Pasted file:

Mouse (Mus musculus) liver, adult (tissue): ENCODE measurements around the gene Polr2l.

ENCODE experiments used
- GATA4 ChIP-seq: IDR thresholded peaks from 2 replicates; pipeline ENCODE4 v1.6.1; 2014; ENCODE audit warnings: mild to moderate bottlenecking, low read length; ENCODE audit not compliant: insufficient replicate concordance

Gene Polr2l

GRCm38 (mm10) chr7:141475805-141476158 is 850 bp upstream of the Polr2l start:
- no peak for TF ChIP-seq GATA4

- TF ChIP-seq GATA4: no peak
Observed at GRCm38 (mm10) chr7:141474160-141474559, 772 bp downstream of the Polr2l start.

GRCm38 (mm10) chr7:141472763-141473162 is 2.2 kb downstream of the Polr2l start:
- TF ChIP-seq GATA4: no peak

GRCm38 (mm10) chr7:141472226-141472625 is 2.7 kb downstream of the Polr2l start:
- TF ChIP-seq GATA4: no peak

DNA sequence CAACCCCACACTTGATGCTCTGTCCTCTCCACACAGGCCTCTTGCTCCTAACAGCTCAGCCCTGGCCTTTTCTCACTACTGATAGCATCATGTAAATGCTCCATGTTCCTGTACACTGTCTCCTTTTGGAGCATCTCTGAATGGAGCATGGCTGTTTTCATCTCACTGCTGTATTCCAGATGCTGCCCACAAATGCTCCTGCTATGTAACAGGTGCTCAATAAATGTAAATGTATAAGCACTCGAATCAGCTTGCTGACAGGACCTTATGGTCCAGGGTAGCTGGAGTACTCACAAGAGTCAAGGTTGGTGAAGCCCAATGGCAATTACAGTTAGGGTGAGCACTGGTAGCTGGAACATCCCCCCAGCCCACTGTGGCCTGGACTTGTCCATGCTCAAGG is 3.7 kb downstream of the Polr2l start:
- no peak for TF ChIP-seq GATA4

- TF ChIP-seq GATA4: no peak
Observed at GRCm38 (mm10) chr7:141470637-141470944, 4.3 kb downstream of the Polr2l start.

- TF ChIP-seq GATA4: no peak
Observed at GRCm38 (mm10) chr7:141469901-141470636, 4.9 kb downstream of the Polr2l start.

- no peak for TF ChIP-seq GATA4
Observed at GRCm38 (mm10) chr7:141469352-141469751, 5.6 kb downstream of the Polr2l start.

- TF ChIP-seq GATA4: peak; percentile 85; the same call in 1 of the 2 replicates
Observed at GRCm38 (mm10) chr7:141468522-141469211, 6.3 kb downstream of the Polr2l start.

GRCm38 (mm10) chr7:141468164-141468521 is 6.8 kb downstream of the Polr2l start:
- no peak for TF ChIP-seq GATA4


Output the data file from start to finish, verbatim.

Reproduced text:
Mouse (Mus musculus) liver, adult (tissue): ENCODE measurements around the gene Polr2l.

ENCODE experiments used
- GATA4 ChIP-seq: IDR thresholded peaks from 2 replicates; pipeline ENCODE4 v1.6.1; 2014; ENCODE audit warnings: mild to moderate bottlenecking, low read length; ENCODE audit not compliant: insufficient replicate concordance

Gene Polr2l

GRCm38 (mm10) chr7:141475805-141476158 is 850 bp upstream of the Polr2l start:
- no peak for TF ChIP-seq GATA4

- TF ChIP-seq GATA4: no peak
Observed at GRCm38 (mm10) chr7:141474160-141474559, 772 bp downstream of the Polr2l start.

GRCm38 (mm10) chr7:141472763-141473162 is 2.2 kb downstream of the Polr2l start:
- TF ChIP-seq GATA4: no peak

GRCm38 (mm10) chr7:141472226-141472625 is 2.7 kb downstream of the Polr2l start:
- TF ChIP-seq GATA4: no peak

DNA sequence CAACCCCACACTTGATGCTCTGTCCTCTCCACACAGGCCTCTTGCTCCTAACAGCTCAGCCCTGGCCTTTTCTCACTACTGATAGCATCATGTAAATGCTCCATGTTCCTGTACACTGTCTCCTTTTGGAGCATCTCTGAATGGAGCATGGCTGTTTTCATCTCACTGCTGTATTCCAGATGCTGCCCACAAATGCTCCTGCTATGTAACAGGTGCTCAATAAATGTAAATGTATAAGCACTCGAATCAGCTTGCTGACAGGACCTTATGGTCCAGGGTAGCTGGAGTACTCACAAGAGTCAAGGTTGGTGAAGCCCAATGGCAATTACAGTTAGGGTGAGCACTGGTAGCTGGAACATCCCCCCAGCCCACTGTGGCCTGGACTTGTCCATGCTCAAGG is 3.7 kb downstream of the Polr2l start:
- no peak for TF ChIP-seq GATA4

- TF ChIP-seq GATA4: no peak
Observed at GRCm38 (mm10) chr7:141470637-141470944, 4.3 kb downstream of the Polr2l start.

- TF ChIP-seq GATA4: no peak
Observed at GRCm38 (mm10) chr7:141469901-141470636, 4.9 kb downstream of the Polr2l start.

- no peak for TF ChIP-seq GATA4
Observed at GRCm38 (mm10) chr7:141469352-141469751, 5.6 kb downstream of the Polr2l start.

- TF ChIP-seq GATA4: peak; percentile 85; the same call in 1 of the 2 replicates
Observed at GRCm38 (mm10) chr7:141468522-141469211, 6.3 kb downstream of the Polr2l start.

GRCm38 (mm10) chr7:141468164-141468521 is 6.8 kb downstream of the Polr2l start:
- no peak for TF ChIP-seq GATA4